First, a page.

Most people can benefit from some form of estate planning regardless of their age, wealth or family situation, but there are life changes that necessitate revising an existing estate plan. Approximately fifty percent of marriages in the U.S. end in divorce with many of these divorces followed by remarriage. Estate planning becomes more complex and critical when an individual has multiple marriages and children from a prior relationship.
If you are in the process of divorce, you may want to speak to an estate planning attorney promptly to avoid adverse unintended estate planning consequences. A common estate plan for married parties includes a will or trust that leaves everything to a person’s spouse and then to the couple’s children after the surviving spouse passes away. Although this is not the outcome that most people want after they divorce, a marital dissolution does not automatically change this outcome if estate planning documents are not updated.
Without changes to your estate plan, your ex-wife will still inherit your legacy. If your former spouse remarries, your ex-spouse might leave all of her assets to the new spouse so your children from the first marriage are disinherited. To prevent this type of unintended circumstances, you should take certain immediate steps:
Review and Change Beneficiary Designations: Most people do not want their former spouse to control or receive key assets like payable-on-death bank accounts, 401Ks, pension plans, insurance policies and IRAs. Because the beneficiary designation controls succession of these assets, it is important that all assets with this type of designation be updated if you divorce.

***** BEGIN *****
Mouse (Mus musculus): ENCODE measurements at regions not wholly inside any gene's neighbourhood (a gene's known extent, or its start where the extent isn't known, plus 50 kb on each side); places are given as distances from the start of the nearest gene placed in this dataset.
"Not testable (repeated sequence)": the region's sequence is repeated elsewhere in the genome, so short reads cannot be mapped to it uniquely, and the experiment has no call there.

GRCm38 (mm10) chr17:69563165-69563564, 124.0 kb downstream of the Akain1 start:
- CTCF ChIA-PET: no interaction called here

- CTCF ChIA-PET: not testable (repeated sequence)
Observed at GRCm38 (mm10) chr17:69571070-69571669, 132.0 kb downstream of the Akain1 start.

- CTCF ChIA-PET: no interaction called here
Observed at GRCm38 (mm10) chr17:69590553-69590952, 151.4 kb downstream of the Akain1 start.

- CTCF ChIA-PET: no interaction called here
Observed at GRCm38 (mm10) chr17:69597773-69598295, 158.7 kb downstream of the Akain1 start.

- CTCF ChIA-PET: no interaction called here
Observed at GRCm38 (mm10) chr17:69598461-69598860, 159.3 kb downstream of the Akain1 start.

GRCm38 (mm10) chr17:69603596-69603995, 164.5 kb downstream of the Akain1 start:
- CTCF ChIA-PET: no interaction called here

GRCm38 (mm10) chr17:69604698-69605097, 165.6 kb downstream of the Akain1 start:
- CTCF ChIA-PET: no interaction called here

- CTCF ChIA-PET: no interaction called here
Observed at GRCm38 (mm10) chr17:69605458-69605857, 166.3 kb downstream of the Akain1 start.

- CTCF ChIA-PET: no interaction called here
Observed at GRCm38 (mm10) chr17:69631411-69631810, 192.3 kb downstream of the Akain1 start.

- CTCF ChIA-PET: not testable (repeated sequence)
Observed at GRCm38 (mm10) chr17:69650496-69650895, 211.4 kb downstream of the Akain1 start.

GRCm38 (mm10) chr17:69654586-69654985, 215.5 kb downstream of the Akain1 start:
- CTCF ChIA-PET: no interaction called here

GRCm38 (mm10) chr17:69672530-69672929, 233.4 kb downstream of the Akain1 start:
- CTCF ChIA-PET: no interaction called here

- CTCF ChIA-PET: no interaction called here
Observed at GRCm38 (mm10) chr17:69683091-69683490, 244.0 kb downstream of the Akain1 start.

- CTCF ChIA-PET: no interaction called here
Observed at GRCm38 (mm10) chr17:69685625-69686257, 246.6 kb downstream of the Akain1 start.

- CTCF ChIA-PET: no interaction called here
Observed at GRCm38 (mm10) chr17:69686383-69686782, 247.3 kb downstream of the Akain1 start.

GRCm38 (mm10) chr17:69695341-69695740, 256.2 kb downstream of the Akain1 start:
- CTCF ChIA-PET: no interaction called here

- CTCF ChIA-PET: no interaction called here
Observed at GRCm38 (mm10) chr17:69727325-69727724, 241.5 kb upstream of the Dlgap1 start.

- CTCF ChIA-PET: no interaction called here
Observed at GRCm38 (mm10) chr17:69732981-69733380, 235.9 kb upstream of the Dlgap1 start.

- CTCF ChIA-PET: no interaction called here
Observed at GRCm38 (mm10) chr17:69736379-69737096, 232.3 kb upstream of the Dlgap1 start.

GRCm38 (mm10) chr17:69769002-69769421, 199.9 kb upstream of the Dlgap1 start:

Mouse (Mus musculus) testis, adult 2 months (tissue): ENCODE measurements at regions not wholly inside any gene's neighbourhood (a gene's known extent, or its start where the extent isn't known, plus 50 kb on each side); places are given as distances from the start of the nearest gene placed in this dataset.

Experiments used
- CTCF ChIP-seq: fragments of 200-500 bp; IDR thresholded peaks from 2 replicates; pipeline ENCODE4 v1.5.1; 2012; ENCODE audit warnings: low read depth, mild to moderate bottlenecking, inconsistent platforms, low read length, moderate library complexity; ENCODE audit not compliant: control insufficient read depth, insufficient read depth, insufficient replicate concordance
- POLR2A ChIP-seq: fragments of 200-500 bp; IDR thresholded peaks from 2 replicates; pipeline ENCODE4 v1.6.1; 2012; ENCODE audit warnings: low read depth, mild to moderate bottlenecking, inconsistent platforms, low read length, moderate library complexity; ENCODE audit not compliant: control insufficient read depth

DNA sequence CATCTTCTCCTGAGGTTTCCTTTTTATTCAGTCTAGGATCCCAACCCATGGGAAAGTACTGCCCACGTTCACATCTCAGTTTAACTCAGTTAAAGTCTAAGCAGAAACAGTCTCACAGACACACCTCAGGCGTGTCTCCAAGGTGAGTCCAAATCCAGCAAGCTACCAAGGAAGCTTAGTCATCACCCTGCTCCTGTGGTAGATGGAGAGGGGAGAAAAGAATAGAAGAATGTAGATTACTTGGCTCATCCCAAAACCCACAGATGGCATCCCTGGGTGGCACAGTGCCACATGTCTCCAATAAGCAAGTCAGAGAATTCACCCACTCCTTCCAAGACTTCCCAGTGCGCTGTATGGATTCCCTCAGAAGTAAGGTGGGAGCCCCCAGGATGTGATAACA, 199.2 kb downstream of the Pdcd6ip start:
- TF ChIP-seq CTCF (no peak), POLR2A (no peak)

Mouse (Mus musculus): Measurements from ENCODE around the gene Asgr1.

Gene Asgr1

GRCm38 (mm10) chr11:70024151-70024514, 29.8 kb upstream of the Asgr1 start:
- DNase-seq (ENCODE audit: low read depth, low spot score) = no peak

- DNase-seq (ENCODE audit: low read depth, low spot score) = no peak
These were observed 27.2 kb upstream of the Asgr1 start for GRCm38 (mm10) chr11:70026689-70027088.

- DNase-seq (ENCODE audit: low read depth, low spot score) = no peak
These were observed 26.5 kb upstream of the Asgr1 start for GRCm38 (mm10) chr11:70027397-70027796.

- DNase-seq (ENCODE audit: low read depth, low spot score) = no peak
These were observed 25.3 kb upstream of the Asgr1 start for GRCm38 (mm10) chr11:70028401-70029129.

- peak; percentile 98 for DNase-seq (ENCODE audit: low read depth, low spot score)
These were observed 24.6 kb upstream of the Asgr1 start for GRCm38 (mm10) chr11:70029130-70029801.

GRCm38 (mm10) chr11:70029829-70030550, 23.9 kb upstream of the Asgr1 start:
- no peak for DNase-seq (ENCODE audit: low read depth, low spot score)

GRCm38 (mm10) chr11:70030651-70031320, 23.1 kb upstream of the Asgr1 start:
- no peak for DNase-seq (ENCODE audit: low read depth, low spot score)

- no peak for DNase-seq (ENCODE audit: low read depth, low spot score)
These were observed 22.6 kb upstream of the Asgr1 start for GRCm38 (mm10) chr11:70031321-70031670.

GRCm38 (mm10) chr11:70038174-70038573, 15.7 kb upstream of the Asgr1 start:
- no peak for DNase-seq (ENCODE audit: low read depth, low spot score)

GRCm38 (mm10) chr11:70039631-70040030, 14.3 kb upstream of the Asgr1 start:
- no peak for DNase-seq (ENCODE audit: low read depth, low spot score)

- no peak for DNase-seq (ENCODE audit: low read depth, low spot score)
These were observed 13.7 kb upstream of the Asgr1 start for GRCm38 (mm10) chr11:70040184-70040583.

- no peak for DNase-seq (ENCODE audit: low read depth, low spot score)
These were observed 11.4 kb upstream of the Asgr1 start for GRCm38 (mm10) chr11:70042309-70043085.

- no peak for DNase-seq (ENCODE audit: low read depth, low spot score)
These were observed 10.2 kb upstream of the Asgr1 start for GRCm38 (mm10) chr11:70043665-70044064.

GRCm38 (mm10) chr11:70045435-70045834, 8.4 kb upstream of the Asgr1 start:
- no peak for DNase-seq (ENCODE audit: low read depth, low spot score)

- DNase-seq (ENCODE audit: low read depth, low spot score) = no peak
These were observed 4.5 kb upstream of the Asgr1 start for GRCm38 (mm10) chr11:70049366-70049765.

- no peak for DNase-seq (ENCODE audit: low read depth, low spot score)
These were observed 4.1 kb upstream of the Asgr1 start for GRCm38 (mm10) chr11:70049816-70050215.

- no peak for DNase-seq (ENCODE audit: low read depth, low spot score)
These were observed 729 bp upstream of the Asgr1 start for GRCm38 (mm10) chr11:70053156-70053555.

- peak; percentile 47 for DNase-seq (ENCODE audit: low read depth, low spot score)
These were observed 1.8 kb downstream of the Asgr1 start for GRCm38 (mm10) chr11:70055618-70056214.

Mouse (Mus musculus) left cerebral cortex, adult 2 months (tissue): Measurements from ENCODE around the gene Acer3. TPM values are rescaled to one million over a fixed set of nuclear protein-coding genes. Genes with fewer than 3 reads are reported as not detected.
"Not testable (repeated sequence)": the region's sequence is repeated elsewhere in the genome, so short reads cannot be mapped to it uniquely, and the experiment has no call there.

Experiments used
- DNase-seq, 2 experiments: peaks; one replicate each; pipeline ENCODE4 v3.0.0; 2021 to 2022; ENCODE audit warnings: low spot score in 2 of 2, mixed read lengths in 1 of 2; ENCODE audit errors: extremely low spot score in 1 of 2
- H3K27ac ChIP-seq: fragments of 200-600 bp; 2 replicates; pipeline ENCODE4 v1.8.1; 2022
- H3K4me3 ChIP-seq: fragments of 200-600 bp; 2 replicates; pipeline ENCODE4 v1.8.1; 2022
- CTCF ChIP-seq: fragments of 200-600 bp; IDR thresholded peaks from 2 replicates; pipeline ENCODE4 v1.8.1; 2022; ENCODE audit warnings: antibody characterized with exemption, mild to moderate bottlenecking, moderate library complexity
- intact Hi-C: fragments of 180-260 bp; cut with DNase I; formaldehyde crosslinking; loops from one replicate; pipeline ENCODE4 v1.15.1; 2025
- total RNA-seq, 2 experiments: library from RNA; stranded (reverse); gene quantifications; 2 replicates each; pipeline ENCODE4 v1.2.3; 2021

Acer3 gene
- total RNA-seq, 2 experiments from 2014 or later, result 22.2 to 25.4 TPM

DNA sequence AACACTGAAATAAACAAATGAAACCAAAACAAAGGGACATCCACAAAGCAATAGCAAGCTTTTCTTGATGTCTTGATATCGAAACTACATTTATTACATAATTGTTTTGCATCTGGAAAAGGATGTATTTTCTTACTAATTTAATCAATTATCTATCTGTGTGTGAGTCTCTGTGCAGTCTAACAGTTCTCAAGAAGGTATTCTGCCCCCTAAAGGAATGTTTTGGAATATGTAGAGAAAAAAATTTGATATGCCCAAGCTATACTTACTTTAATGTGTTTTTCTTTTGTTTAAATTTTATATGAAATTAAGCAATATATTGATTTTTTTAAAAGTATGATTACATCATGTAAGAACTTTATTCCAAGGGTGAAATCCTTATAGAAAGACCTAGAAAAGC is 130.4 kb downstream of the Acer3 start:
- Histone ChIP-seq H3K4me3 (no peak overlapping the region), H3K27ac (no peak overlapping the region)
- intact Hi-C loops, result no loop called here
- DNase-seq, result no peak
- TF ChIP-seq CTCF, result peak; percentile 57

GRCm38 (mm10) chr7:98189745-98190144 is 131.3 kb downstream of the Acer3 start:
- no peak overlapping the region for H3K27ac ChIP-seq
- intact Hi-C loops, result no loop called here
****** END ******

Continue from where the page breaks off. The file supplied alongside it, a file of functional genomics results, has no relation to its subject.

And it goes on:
Updating Estate Planning Documents: If you are involved in a pending divorce, you also will want to review your estate planning documents like living trust agreements, health care and financial power of attorney forms, wills, advance health care directives and any other estate planning documents. Many people do not realize that these changes cannot wait until there is a divorce judgment. However, sometimes a spouse will pass away while a divorce is still pending. If the marital status has not been formerly dissolved, your spouse will inherit your estate under a will or living trust even if you are only days away from a final divorce decree. Similarly, your soon to be ex-spouse might not be the best choice to make health care decisions for you if you become incapacitated.
Complications Associated with Remarriage: Even if you have revised your estate plan after a divorce, your estate plan will need to be revisited when you remarry. When you enter into a second or third marriage, your new spouse will have a right to half of your property if you pass away, which is referred to as a spouse’s “elective share.” If you want to ensure that children from your prior marriages or relationships receive a certain portion of your legacy, you should contact an experienced Kansas divorce attorney to determine what changes you should make to your estate planning documents.
If you have questions about estate planning in Kansas, we welcome the opportunity to talk to you and answer your questions. We invite you to call the Weber Law Office at (316) 265-7802 or to submit an inquiry form through this website to schedule your initial consultation.